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R. Chattopadhyay
,
A. K. Sahai
, and
B. N. Goswami

Abstract

The nonlinear convectively coupled character of the summer monsoon intraseasonal oscillation (ISO) that manifests in its event-to-event variations is a major hurdle for skillful extended-range prediction of the active/break episodes. The convectively coupled character of the monsoon ISO implies that a particular nonlinear phase of the precipitation ISO is linked to a unique pattern of the large-scale variables. A methodology has been presented to capture different nonlinear phases of the precipitation ISO using a combination of a sufficiently large number of dynamical variables. This is achieved through a nonlinear pattern recognition technique known as self-organizing map (SOM) involving six daily large-scale circulation indices. It is demonstrated that the nonlinearly classified states of the large-scale circulation isolated at the SOM nodes without involving any information on rainfall are strongly linked to different phases of evolution of the rainfall ISO, including the active and break phases. While a lower SOM classification involving 9 different states identify the composite phases of the rainfall ISO, a higher SOM classification involving 81 states can identify different shades of composite phase of the rainfall ISO. The concept of isolating the nonlinear states, as well as the technique of doing so, is robust as almost identical phases of precipitation ISO are identified by the large-scale circulation indices derived from two different reanalysis datasets, namely, the 40-yr ECMWF Re-Analysis (ERA-40) and the NCEP–NCAR reanalysis.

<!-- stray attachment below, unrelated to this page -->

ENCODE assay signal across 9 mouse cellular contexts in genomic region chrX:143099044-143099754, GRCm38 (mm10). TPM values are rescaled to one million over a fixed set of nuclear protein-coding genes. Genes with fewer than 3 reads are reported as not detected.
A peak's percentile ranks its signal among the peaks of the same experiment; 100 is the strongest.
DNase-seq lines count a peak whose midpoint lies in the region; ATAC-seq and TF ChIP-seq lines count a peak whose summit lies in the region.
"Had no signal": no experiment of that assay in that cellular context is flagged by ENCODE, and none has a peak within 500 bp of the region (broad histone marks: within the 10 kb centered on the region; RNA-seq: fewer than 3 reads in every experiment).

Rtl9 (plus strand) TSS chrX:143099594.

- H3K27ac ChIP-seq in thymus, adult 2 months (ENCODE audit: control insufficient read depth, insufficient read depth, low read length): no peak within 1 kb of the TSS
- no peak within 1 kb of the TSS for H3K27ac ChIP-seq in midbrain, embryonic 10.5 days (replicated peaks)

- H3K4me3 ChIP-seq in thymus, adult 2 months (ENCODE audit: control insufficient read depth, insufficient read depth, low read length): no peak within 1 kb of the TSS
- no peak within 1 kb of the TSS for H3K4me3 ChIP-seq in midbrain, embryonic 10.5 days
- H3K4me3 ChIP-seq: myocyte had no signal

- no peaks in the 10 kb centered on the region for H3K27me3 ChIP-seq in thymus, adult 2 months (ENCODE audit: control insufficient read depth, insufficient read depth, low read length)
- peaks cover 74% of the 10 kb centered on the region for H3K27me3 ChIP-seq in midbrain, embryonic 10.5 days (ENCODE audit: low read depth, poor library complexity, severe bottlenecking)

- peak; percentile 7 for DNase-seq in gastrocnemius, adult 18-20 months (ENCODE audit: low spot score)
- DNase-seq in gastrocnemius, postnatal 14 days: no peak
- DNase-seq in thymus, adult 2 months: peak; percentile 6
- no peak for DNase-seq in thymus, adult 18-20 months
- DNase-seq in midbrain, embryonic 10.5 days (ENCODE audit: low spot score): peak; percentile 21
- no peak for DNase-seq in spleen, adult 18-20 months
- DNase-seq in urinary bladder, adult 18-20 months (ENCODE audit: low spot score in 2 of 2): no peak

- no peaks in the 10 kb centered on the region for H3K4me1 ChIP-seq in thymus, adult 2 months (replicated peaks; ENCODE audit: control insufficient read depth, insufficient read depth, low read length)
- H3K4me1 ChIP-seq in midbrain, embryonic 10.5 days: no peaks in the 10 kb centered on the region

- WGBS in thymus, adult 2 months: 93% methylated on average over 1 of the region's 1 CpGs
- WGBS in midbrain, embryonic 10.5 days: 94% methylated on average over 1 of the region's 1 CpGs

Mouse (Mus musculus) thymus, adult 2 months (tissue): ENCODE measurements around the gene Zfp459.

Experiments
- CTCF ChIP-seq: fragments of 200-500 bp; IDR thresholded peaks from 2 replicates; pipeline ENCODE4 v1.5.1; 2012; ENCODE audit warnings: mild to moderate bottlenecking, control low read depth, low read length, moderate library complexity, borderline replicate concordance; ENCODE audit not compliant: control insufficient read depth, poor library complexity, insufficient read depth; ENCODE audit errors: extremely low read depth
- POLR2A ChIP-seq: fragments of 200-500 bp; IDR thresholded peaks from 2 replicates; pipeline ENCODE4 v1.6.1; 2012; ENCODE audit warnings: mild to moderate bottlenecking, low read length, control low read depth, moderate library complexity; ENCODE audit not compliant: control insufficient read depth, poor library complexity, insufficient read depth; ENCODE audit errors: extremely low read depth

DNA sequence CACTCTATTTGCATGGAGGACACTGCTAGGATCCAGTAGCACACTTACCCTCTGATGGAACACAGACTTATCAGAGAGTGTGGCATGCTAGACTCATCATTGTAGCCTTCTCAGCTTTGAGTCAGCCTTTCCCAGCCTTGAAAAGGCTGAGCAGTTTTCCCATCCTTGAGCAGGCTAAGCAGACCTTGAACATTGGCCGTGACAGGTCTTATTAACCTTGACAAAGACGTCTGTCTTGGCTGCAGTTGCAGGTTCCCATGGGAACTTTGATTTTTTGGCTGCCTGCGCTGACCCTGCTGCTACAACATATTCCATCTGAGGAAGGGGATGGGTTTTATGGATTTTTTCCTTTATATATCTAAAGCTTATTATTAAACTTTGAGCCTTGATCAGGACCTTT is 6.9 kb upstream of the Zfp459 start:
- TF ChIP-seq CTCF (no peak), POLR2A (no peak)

The ability of the SOM technique to isolate spatial structure and evolutionary history of nonlinear convectively coupled states of the summer monsoon ISO opens up a new possibility of extended-range prediction of summer monsoon ISO. This knowledge is used to develop an analog technique for predicting different phases of monsoon ISO. Skillful four-pentad lead prediction of rainfall over central India is demonstrated with the model using only large-scale circulation fields. A major strength of the model is that it can easily be used for real-time extended-range prediction of monsoons.

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